Acute basilar thrombosis: Recanalization following intravenous thrombolysis is dependent on thrombus length

PLOS ONE, Feb 2018

Introduction We investigated whether thrombus length measured in Computed Tomography Angiography (CTA) is predictive of the success rate of intravenous thrombolysis (IVT) in acute basilar occlusion and whether recanalization can be achieved by additional mechanical endovascular thrombectomy. Methods In 51 patients with acute basilar thrombosis thrombus length was measured on CTA images before intravenous thrombolysis (IVT) with rt-PA was started. After 114 minutes on average success of IVT was evaluated either by CTA or DSA. Patients with persistent basilar occlusion and no major brainstem infarction on CT underwent endovascular recanalization. Results 87% of patients had no recanalization of basilar artery after IVT alone. The average thrombus length was 15 mm in patients with persistent basilar occlusion after IVT and 7 mm in patients with recanalization after IVT. Thrombi longer than 13 mm did not resolve after IVT alone and 80% of thrombi shorter than 13 mm did not resolve either. 41 patients were transferred to endovascular recanalization; endovascular therapy was performed successfully in 90% (37 / 41). Conclusions Recanalization rates in acute basilar occlusion after IVT alone are low and dependent on thrombus length. Additional mechanical endovascular thrombectomy showed to be a very successful recanalization therapy.

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Acute basilar thrombosis: Recanalization following intravenous thrombolysis is dependent on thrombus length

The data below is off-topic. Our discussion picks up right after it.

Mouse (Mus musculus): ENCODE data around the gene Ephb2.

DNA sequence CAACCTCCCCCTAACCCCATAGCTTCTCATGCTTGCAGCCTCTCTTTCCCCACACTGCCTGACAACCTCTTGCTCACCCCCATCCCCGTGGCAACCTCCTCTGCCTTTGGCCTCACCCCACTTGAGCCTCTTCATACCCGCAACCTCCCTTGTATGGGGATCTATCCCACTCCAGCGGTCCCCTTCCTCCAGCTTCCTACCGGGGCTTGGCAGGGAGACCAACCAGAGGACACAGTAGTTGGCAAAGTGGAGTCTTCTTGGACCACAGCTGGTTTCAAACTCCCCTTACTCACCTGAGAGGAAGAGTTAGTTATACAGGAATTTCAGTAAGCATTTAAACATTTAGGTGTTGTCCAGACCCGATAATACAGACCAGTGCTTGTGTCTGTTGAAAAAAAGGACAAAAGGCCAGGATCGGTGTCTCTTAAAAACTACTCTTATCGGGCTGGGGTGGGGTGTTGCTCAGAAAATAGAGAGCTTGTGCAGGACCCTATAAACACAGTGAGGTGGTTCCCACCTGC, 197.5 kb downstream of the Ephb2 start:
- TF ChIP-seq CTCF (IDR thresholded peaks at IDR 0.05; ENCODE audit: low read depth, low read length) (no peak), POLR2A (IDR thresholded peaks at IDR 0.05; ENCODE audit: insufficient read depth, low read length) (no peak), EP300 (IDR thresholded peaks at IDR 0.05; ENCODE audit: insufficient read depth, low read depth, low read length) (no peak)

February Acute basilar thrombosis: Recanalization following intravenous thrombolysis is dependent on thrombus length Hendrik Janssen 1 2 Hartmut BruÈ ckmann 1 2 Monika Killer 0 1 Suzette Heck 1 Grete Buchholz 1 Juergen Lutz 1 2 0 Department of Neurolgy/Reseach Institute of Neurointervention, Paracelsus Medical University , Salzburg , Austria , 4 Department of Neurology, Ludwig-Maximilian University of Munich Hospitals, Grosshadern Campus , Munich , Germany 1 Editor: Johannes Boltze, Fraunhofer Research Institution of Marine Biotechnology , GERMANY 2 Department of Neuroradiology, Ludwig-Maximilians University of Munich Hospitals, Grosshadern Campus, Munich, Germany, 2 Department for Neuroradiology, Paracelsus Medical University , Nuremberg , Germany - 87% of patients had no recanalization of basilar artery after IVT alone. The average thrombus length was 15 mm in patients with persistent basilar occlusion after IVT and 7 mm in patients with recanalization after IVT. Thrombi longer than 13 mm did not resolve after IVT alone and 80% of thrombi shorter than 13 mm did not resolve either. 41 patients were transferred to endovascular recanalization; endovascular therapy was performed successfully in 90% (37 / 41). Conclusions Recanalization rates in acute basilar occlusion after IVT alone are low and dependent on thrombus length. Additional mechanical endovascular thrombectomy showed to be a very successful recanalization therapy. We investigated whether thrombus length measured in Computed Tomography Angiography (CTA) is predictive of the success rate of intravenous thrombolysis (IVT) in acute basilar occlusion and whether recanalization can be achieved by additional mechanical endovascular thrombectomy. In 51 patients with acute basilar thrombosis thrombus length was measured on CTA images before intravenous thrombolysis (IVT) with rt-PA was started. After 114 minutes on average success of IVT was evaluated either by CTA or DSA. Patients with persistent basilar occlusion and no major brainstem infarction on CT underwent endovascular recanalization. a1111111111 a1111111111 a1111111111 a1111111111 a1111111111 OPEN ACCESS Data Availability Statement: All relevant data are within the paper. Funding: The author(s) received no specific funding for this work. Competing interests: The authors have declared that no competing interests exist. Methods Results Introduction Acute basilar thrombosis is known to be a life-threatening disease for which fatal outcome rates of up to 90% have been reported [ 1, 2 ]. Over the last two decades intravenous thrombolysis has been established as standard treatment for acute thrombotic occlusions of intracranial vessels [ 3, 4 ]. Intraarterial thrombolysis has shown to be effective in anterior circulation MCA vessel occlusions in acute stroke [ 5, 6 ]. Brandt reported that in basilar artery (BA) thrombosis intraarterial administration of thrombolysis led to recanalization in 51%, but a mortality of 92% among the patients with persistently occluded basilar arteries was still observed [7]. The recanalization rate of basilar occlusions after IVT ranges between 53% in an analysis of different case series and 67% as reported by the BASICS Investigators [ 2, 8, 9 ]. However data on success rates of intravenously administered rt-PA for thrombolysis for acute basilar artery occlusion is so far still limited [ 2 ]. Technology and success rates of mechanical endovascular recanalization have improved over the past years [ 10, 11 ]. Recently several randomized controlled trials could prove a benefit for endovascular recanalization procedures in acute stroke [12±16]. Non-superiority of endovascular treatment was reported for acute basilar occlusions by the BASICS Investigators [8]. However previous studies have also shown that thrombus length in acute ischemic strokes of the anterior circulation is predictive of success rates of IVT [17±19]. It is still unclear whether the concept proposed by Riedel [ 17 ] is likewise valid for acute thrombosis of the basilar artery. Nevertheless thrombus length does not seem to influence success rates of mechanical thrombectomy [ 20, 21 ]. While diagnosis of basilar thrombosis can be challenging on clinical presentation alone, Computed Tomographic Angiography (CTA) has shown to be the adequate imaging modality [ 22, 23 ]. Aim of this study was to evaluate whether thrombus length as measured in CTA is predictive of success rates of intravenous thrombolysis in acute basilar thrombosis. Furthermore we investigated success of additional mechanical thrombectomy. Material and methods Study design and population The review board of the ªBayrische LandesaÈrztekammerº approved the retrospective study and waived requirement for informed consent. In the retrospective analysis of our patient data from 2 university hospitals we identified 68 patients who were treated at our institutions between 2005 and 2013 and between 2016 and 2017 for acute basilar thrombosis. We included all subjects 1. with complete occlusion of the basilar artery (BA) as proven by CT angiography (CTA) before start of intravenous thrombolysis, and 2. who received intravenous thrombolysis with rt-PA for this condition. We excluded patients 1. with incomplete basilar occlusion, 2. who did not receive rt-PA owing to contraindications 3. with insufficient quality of CTA owing to motion artifacts or insufficient imaging protocols not allowing thrombus length measurements 2 / 11 CT protocol and in-house workflow Our diagnostic algorithm for suspected basilar thrombosis includes multislice CT with both non-enhanced computed tomography (NECT) scans of the brain and following arterial phase CTA from the aortic arch upwards with acquisition of thin slices (Slice Thickness 1 or 0.6 mm). Multiplanar reformations in sagittal and paracoronal planes were calculated. External CT protocols of patients transferred to our institution were not standardised and included native scans in all cases and various CTA protocols. Transferred patients were reexamined by NECT and CTA on arrival at our hospitals. For this study in-house and external CTA scans were assessed by two experienced neuroradiologists in consent regarding initial basilar thrombus length and persistent occlusion respectively. All measurements were taken with OsiriX Imaging software1 (Version 3.7.1 64-bit). Thrombus length was measured in sagittal or paracoronal reformations of the initial CTA before administration of IVT. To correct for tortuous vessel anatomy multiple measurements were taken in such cases parallel to the vessel walls of each segment respectively. All externally referred patients underwent IVT before transportation and occlusion of basilar artery was reassessed on in-house CTA scans acquired after admission. In primary inhouse patients occlusion of the basilar artery was reassessed on the first diagnostic DSA image series. IVT was considered successful only in complete recanalization when no residual thrombus could be seen in the basilar artery (group IVT-open). Therefore thrombus dislocation into the posterior cerebral artery (PCA) was regarded as successful IVT even if the PCA was still occluded. Time intervals between starting the IVT and the first subsequent imaging control study as well as time between symptom onset and start of the IVT were calculated in order to rule out a bias of too short time periods for the rt-PA to take effect. Fig 1 shows the inclusion of patients in the analysis. IVT and mechanical thrombectomy As thrombolytic agent rt-PA (Actilyse1, Boehringer Ingelheim Pharma, Ingelheim, Germany) was given in all cases. A weight-adapted dosage was calculated with 0,9 mg / kg body weight. 10% were given as initial bolus and the rest over a 60 minutes interval. For external patients administration of lysis was started following CT before transferal and for in-house patients directly following CT. Subsequently primary in-house patients and patients with persistent basilar thrombus were transferred to DSA for endovascular mechanical recanalization if this was reasonable considering the individual clinical condition. Mechanical recanalizations were either performed using the Penumbra Aspiration System1 (Penumbra Inc., Alameda, U.S.A.) or latest generation stentretriever systems such as Solitaire1 (eV3 Neurovascular, Plymouth, U.S.A), Preset1 (phenox GmbH, Bochum, Germany) or Trevo1 (Stryker, Kalamazoo, U.S.A.). The Penumbra Aspiration System was in use since 2005 [ 24 ] but cases before 2008 in our cohort who underwent endovascular revascularization were treated by intra-arterial thrombolysis. Statistical analysis We performed all statistical analyses using SPSS Statistics 22 (IBM, Armonk/NY, USA). Normal distribution was evaluated using the Shapiro-Wilk test. In case of normal distribution, we used a two-tailed Student's t-test. Significance was assumed at a p value of less than 0,05. The positive likelihood ratio was calculated for recanalization of short thrombi after IVT alone. 3 / 11 Fig 1. Flow chart of patient selection. Results Study population Among our initial cohort of 68 patients 10 patients had to be excluded due to insufficient quality of CTA that did not allow adequate thrombus length measurements. Of the remaining 58 patients another 7 did not receive IVT and were therefore excluded. The remaining 51 patients formed the final study cohort. 43 patients were included in the first and 8 patients in the second center. Of those, 30 patients were admitted primarily to our university centers. In 21 patients diagnosis of basilar thrombosis was established clinically and by CT in surrounding district hospitals and patients were transferred to our institutions. All patients were treated according to our in-house standardized protocols. All patients received IVT after confirmation of diagnosis by CTA. Patients with successful recanalization after IVT alone formed the group IVT-open, patients with persistent basilar occlusion after IVT alone formed the group persistent-occlusion. Patient characteristics The average age of included patients was 67 y (SD 15) range 26 to 89 years. 15 (29%) patients were female. Comorbidities and clinical presentation are summarized in Table 1. The average 4 / 11 All (n = 51) 35 (69%) 11 (22%) 10 (20%) 17 (33%) 13 (25%) 21 4 35 (69%) 32 (63%) 14 (27%) 1 (2%) 39 (76%) 5 (10%) 28 (55%) excluded (n = 17) 11 (65%) 4 (24%) 4 (24%) 5 (29%) 5 (29%) 28 5 12 (71%) 8 (47%) 1 (6%) 0 15 (88%) 0 6 (35%) p Poor outcome = modified Ranking scale of 4, 5 or death; All = All included patients; excluded = Excluded patients; SD = Standard Deviation NIHSS of all patients on admission was 21 (SD 10,5). The average mRS on discharge or transfer was 4 (SD 1,7) in all patients, median 4. Time IVT and symptom onset to imaging control The time interval between starting the IVT and the first imaging study to control success and the time interval between symptom onset and IVT are summarized in Table 1. The vessel diameter of basilar arteries with thrombi below 13 mm that did not recanalize after IVT was 4,2 mm (SD 0,9) on average. The vessel diameter of arteries with thrombi that did recanalize after IVT was on average 3 mm (SD 0,7). Medical history, data on clinical presentation and outcome on transfer or discharge are summarized in Table 1. Outcome was separately calculated for all patients with recanalized basilar arteries either by IVT alone or by mechanical recanalization as opposed to patients with failed or rejected recanalization procedures. All outcome data was acquired on transfer or discharge of the patients from the treating center after 11 days on average (SD 5). Results are summarized in Table 2. Thrombus length and recanalization success 45 patients (group persistent-occlusion) (87%) had no recanalization of basilar artery after IVT alone. In 4 of those patients further treatment was not reasonable since large pontine and brainstem infarctions could be detected in CT and were confirmed by additional MRI. 5 / 11 Vessel recanalization (n = 43) 21 (SD 10) 4 (SD 1,7) 28 (65%) Failed vessel recanalization (n = 8) 21 (SD 11) 5 (SD 1,1) 7 (88%) p Discussion Although IVT alone can achieve complete recanalization of basilar artery thrombosis, we found a dependency on thrombus size. A previous study showed that dissolution of thrombus by IVT alone cannot be expected in thrombus lengths of 8 mm or more in MCA occlusion [ 17 ]. In our results no thrombus longer than 13 mm resolved under IVT alone. Furthermore Fig 2. Scatterplot of all thrombus lengths in the groups IVT-open and persistent-occlusion. 6 / 11 Fig 3. Time frames between start of i.v. thrombolysis and first imaging control for groups IVT-open and persistent-occlusion (i.v.: intravenous; min: minutes); Box: bottom = 25th percentile, centerline = median, top = 75th percentile, Whiskers: 1,5 x interquartile range, Star: outlier. our data shows that short thrombi of 13 mm or less in the basilar artery have a low propensity to dissolve after IVT. In 53% of all cases with persistent thombi after IVT alone the thrombus length was 13mm or shorter. Similar to recent results for the anterior circulation [ 19 ], we cannot define a clear cut-off value in thrombus length. Even short thrombi in the basilar artery do not reliably resolve under IVT. We could rule out a bias based on different exposure times to rt-PA between patients with successful IVT and patients with persistent occlusion (Fig 3). Patients with successful IVT had on average rather shorter rt-PA exposure times than those with persistent thrombi. Time between symptom onset and start of IVT was also not significantly different between the groups persistent-occlusion and IVT-open. In our analysis recanalization rates following IVT alone in basilar thrombosis are low compared to the published literature [2, 8, 25±27]. However in these studies control intervals to follow up imaging are either very long or not communicated. Our study differs in this important aspect, since we have controlled the success rate of the IVT after 114 minutes on average. We believe that the short time of rt-PA exposure until control imaging in our study is the major reason for the low recanalization rate after IVT in our data. However it is known that high rates of spontaneous recanalization occur after acute arterial occlusion within the first 24 7 / 11 hours [ 28, 29 ]. The half-life of rt-PA is only 4 to 5 minutes. 20 minutes after administration there is already less than 10% of the initial thrombolytic activity left. Therefore imaging control on the day after rt-PA administration as in some previous studies [ 19, 25, 27 ] would probably detect a combination of effects of IVT and simultaneously occurring intrinsic recanalization. In some studies the time to control imaging is not communicated at all [ 2, 8 ]. With an average imaging control interval around 114 min in our study, we can show a more precise course of the recanalization process and of thrombus behaviour after administration of IVT. Looking at our data there is a considerable discrepancy between them and the results of Strbian [ 27 ] who found a recanalization rate after IVT of 62,1% in basilar thrombosis. There were two major differences in the study design. First Strbian considered partially recanalized BA as successful recanalization after IVT and we did not, as long as residual thrombus could be seen in the BA. Since many small perforating arteries of the BA supply crucial areas of the brainstem, in our opinion persistent occlusion of such perforators after partial recanalization cannot be considered as successful therapy in terms of treatment goals. Second, as mentioned before, control angiographies were performed about 24 hours after IVT in Strbian's study. Therefore the reported recanalization rates may be biased owing to simultaneously occurring intrinsic recanalization [ 28, 29 ]. When looking at thrombus size, not only length but also the vessel diameter has to be considered. Since the surface area is proportional to the radius squared, even small differences in vessel diameter have a considerable effect on the thrombus volume. We measured vessel diameters of the BA and found them to be 29% smaller in the group IVT-open than in patients with thrombus length of 13 mm and below that did not recanalize after IVT. The basilar artery of the latter subgroup had an average diameter of 4,2 mm. This correlates with the average basilar artery size as reported in the literature [ 30 ]. The diameter of the middle cerebral artery (MCA) however is smaller on average (3 mm to 3,4 mm) [ 31, 32 ]. The surface area calculated for the vessel volume and therefore for thrombus volume would be 35% to 49% smaller in average MCA thrombi compared to our patient group persistent-occlusion with thrombi of 13 mm and below (Fig 2). The reason why IVT alone results in worse recanalization rates of the basilar artery compared to the anterior circulation remains unclear, but the different vessel size could explain the difference between our findings and anterior circulation occlusions as reported by Riedel [17]. Other data also showed that thrombus volume has an important effect on recanalization rates in intra-arterial thrombolysis. Locally applied rt-PA is less likely to resolve large thrombi entirely [ 33 ]. Since IVT is not a sufficient treatment in many basilar thrombi, the combination with subsequent endovascular mechanical thrombectomy seems to be necessary in most cases to achieve full vessel recanalization. In our series endovascular therapy had a success rate of 90% in all cases and 91% in all cases of mechanical thrombectomy. This is a high recanalization rate compared to recently reported results for acute basilar thrombosis [ 21 ]. However overall clinical outcome of the patients is still poor with mRS of 4 and worse in 71% of all patients. This is comparable to the results of the BASICS registry [ 8 ]. It has to be taken into consideration that our outcome data was acquired very early after the treatment. Late improvement was missed in our cohort due to the study design. Still successful reopening of the BA either by IVT alone or by mechanical recanalization reduced the mRS score significantly. Also the chance of poor outcome in our cohort was reduced from 88% in occluded vessels to 65% in reopened vessels. This difference was not statistically significant but this might be due to the fact that the group of permanently occluded vessels was very small. In our data IVT alone was less successful than in the BASICS registry [ 8 ]. However time frames for control imaging after IVT were not standardized in BASICS and only 88% of the patients had imaging control at all. This creates a bias by mixing different effects leading to 8 / 11 vascular recanalization. On the other hand endovascular therapy had a higher success rate in our series (90%) than in the BASICS registry (71%). This may in part be based on the fact that there was no defined endovascular treatment strategy in BASICS. A large percentage of the BASICS patients were treated with intra-arterial lysis and not with latest generation stentretrievers. However it has been shown that there are relevant differences in the results with different thrombectomy techniques [ 10, 11 ]. Furthermore BASICS allowed time of flight MR angiography (TOF-MRA) to confirm basilar thrombosis but it is known that this technique is insensitive to slow flow and overestimates the degree of stenoses [34]. Using this imaging technique basilar thrombosis may be feigned even if in fact a symptomatic high grade stenosis is present. Finally BASICS is a registry and not a controlled trial either and the results need to be considered with caution. Subgroup analyses of international stroke studies suggest, that there is possibly no advantage of IVT in addition to mechanical thrombectomy in anterior circulation stroke [ 15 ]. This delicate question has to be addressed in the next years with further prospective randomized trials including acute occlusions in the posterior circulation. Surprisingly mechanical recanalization for basilar thrombosis is still not considered everywhere to be the standard of practice as reported even in current literature [ 27 ]. Limitations Major limitation of this investigation is the retrospective design. A large number of patients had to be excluded owing to insufficient quality or missing CTA datasets. Comparison of the excluded patients with our study cohort shows that the NIHSS on admission was higher among the excluded patients. This might be a potential bias, although outcome and all other clinical data were not significantly different between excluded and included patients. Since acute basilar occlusion is a rare entity many patients of our cohort were transferals from smaller hospitals, many CT imaging datasets in our cohort did not follow a standardized protocol. Although we see indicators that thrombus volume is a relevant factor in this matter, we could not reliably measure thrombus volumes for this analysis. Further studies are necessary to focus on this aspect. Conclusion In conclusion our study shows that in acute basilar thrombosis IVT alone is not a sufficient therapy for recanalization in the majority of cases. Additional endovascular thrombectomy is necessary to achieve this goal. Nevertheless poor clinical outcome remains a major problem, even after successful revascularization. Author Contributions Conceptualization: Hendrik Janssen, Hartmut BruÈckmann, Juergen Lutz. Data curation: Hendrik Janssen, Suzette Heck, Grete Buchholz, Juergen Lutz. Methodology: Hartmut BruÈckmann. Supervision: Hendrik Janssen, Monika Killer. Writing ± original draft: Hendrik Janssen, Juergen Lutz. Writing ± review & editing: Hendrik Janssen, Hartmut BruÈckmann, Monika Killer, Grete Buchholz, Juergen Lutz. 9 / 11 10 / 11 1. Hacke W , Zeumer H , Ferbert A , Bruckmann H , del Zoppo GJ . Intra-arterial thrombolytic therapy improves outcome in patients with acute vertebrobasilar occlusive disease . 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Hendrik Janssen, Hartmut Brückmann, Monika Killer, Suzette Heck, Grete Buchholz, Juergen Lutz. Acute basilar thrombosis: Recanalization following intravenous thrombolysis is dependent on thrombus length, PLOS ONE, 2018, DOI: 10.1371/journal.pone.0193051